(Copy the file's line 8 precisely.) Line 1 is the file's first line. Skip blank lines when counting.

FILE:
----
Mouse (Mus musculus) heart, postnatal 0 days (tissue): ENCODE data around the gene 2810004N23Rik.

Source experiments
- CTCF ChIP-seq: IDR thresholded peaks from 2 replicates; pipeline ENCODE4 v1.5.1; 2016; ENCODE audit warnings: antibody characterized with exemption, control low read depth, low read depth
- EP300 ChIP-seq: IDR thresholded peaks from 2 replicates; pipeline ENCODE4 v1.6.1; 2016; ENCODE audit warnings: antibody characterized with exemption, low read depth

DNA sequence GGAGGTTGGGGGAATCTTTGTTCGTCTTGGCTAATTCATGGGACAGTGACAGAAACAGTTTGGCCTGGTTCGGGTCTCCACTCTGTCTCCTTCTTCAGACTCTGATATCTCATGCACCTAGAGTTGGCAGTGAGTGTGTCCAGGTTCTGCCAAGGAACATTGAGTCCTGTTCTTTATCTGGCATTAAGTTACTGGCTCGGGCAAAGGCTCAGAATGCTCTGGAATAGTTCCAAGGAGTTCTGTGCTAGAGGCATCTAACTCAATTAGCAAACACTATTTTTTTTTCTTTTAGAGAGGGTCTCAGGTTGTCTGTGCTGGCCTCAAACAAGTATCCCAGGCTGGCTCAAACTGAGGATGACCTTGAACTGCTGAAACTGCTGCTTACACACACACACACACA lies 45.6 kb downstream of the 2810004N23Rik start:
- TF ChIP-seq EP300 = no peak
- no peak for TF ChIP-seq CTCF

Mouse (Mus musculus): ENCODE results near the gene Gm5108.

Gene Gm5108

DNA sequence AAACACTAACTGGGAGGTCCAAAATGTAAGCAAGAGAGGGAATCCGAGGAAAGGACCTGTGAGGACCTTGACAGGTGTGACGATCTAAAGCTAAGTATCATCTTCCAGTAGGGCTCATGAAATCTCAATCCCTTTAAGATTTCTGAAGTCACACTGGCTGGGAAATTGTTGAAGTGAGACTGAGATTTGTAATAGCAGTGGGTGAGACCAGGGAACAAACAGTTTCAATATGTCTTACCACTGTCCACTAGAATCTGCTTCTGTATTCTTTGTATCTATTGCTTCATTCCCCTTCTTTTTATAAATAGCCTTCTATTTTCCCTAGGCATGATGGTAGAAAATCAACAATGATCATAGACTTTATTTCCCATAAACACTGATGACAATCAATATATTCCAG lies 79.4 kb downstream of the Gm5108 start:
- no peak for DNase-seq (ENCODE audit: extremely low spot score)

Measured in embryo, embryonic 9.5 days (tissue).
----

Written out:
Mouse (Mus musculus): ENCODE results near the gene Gm5108.